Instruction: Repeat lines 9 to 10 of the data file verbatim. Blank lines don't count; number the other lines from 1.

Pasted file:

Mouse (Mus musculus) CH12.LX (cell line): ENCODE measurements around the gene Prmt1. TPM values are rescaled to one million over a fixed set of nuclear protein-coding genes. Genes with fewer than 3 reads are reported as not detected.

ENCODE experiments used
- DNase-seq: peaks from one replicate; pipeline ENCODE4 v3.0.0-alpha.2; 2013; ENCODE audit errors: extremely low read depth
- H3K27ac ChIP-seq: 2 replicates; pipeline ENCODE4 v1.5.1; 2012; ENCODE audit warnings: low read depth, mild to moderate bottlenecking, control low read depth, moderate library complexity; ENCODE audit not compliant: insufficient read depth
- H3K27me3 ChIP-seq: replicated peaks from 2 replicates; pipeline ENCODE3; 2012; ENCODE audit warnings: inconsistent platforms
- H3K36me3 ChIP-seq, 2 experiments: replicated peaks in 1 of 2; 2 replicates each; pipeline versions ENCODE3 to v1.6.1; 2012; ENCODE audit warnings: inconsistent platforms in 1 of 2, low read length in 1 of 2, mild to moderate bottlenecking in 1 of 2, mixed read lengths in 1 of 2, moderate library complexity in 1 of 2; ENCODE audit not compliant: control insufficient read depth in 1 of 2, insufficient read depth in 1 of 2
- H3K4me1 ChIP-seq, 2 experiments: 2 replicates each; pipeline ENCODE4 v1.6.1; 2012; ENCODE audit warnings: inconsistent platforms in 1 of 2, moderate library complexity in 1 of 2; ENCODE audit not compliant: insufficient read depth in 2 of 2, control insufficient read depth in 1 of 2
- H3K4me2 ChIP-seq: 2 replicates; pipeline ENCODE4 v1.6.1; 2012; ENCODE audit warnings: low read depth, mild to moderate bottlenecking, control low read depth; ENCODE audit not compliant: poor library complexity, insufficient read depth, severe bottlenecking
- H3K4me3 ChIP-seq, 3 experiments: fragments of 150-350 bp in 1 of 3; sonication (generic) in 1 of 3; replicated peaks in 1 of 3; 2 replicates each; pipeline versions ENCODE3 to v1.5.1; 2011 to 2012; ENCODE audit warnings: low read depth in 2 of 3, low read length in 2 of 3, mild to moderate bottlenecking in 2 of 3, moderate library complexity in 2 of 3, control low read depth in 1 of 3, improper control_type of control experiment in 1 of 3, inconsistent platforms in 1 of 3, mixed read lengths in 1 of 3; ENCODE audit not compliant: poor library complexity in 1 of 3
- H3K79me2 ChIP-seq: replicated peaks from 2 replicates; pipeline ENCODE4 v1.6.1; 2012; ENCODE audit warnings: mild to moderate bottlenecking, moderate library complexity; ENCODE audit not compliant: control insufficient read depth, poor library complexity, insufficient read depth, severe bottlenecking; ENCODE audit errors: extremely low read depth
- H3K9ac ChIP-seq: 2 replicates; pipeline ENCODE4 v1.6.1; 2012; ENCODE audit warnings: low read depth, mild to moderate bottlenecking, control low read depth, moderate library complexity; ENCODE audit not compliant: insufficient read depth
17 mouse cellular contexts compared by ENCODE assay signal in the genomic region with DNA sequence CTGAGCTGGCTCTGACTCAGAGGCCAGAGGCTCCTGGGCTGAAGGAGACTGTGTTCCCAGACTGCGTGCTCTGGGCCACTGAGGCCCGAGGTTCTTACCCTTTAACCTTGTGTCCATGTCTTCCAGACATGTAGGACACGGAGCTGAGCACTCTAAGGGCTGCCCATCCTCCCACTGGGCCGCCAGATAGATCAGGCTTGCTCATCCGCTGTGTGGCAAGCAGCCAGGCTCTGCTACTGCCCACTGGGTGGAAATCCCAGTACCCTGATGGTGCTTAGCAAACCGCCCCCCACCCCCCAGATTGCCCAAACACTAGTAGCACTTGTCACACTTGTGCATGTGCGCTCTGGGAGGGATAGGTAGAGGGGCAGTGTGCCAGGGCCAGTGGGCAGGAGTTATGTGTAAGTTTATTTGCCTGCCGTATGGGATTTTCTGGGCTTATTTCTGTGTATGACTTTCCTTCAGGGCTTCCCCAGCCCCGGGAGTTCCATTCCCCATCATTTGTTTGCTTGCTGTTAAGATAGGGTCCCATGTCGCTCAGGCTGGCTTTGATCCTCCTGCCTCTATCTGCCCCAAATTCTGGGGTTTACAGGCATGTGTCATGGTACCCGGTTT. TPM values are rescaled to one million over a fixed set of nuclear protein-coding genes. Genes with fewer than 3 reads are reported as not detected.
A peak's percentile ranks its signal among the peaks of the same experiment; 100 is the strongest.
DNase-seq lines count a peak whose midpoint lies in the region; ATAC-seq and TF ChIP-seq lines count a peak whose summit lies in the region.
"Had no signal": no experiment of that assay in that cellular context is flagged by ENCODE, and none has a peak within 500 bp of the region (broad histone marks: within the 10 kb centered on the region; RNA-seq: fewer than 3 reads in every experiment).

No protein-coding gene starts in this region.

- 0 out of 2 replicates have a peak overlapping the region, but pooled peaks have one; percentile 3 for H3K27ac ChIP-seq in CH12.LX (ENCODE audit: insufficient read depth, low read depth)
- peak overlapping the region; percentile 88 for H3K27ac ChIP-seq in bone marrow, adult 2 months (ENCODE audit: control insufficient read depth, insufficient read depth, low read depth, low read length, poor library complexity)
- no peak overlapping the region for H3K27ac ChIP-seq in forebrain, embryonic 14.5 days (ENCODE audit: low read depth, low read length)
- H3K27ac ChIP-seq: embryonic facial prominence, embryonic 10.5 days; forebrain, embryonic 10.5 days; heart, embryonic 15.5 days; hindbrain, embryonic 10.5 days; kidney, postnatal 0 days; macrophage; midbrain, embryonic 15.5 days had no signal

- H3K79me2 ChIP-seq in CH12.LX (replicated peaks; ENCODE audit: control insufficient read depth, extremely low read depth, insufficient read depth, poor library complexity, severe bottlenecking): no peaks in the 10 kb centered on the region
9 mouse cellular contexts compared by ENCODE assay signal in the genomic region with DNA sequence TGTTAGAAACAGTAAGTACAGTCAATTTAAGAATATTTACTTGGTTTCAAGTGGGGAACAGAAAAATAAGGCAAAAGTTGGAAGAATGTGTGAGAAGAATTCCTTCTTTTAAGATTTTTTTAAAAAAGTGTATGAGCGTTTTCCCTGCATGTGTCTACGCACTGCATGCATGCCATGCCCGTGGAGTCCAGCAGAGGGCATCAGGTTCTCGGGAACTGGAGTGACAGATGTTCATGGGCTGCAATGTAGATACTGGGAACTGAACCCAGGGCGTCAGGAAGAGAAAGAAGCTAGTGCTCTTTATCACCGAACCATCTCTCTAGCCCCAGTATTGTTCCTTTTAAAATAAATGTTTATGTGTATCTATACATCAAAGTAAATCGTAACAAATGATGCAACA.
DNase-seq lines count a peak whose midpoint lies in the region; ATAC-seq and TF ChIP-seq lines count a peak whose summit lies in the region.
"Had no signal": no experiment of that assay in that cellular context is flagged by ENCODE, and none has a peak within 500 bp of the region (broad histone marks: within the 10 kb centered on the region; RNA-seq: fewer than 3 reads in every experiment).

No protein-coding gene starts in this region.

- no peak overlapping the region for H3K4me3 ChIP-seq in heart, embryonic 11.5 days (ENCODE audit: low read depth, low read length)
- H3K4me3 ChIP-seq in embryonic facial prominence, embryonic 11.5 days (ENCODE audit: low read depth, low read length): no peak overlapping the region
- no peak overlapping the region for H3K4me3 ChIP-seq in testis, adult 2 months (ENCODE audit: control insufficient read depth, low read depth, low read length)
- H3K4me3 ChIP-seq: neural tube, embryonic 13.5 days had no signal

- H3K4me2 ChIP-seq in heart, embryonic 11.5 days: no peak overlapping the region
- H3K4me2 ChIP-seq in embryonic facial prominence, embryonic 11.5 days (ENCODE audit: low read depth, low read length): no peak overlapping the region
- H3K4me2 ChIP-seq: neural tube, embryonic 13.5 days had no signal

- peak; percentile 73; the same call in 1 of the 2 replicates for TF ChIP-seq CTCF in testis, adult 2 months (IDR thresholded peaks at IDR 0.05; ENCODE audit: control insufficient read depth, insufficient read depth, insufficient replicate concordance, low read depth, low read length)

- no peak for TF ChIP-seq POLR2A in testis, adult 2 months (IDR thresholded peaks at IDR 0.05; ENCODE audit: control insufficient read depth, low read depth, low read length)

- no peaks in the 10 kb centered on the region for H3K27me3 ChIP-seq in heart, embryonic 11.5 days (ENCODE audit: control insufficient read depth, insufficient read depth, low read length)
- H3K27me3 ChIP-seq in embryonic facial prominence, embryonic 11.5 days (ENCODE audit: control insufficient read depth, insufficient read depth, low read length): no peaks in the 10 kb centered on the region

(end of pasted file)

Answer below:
- H3K4me3 ChIP-seq, 3 experiments: fragments of 150-350 bp in 1 of 3; sonication (generic) in 1 of 3; replicated peaks in 1 of 3; 2 replicates each; pipeline versions ENCODE3 to v1.5.1; 2011 to 2012; ENCODE audit warnings: low read depth in 2 of 3, low read length in 2 of 3, mild to moderate bottlenecking in 2 of 3, moderate library complexity in 2 of 3, control low read depth in 1 of 3, improper control_type of control experiment in 1 of 3, inconsistent platforms in 1 of 3, mixed read lengths in 1 of 3; ENCODE audit not compliant: poor library complexity in 1 of 3
- H3K79me2 ChIP-seq: replicated peaks from 2 replicates; pipeline ENCODE4 v1.6.1; 2012; ENCODE audit warnings: mild to moderate bottlenecking, moderate library complexity; ENCODE audit not compliant: control insufficient read depth, poor library complexity, insufficient read depth, severe bottlenecking; ENCODE audit errors: extremely low read depth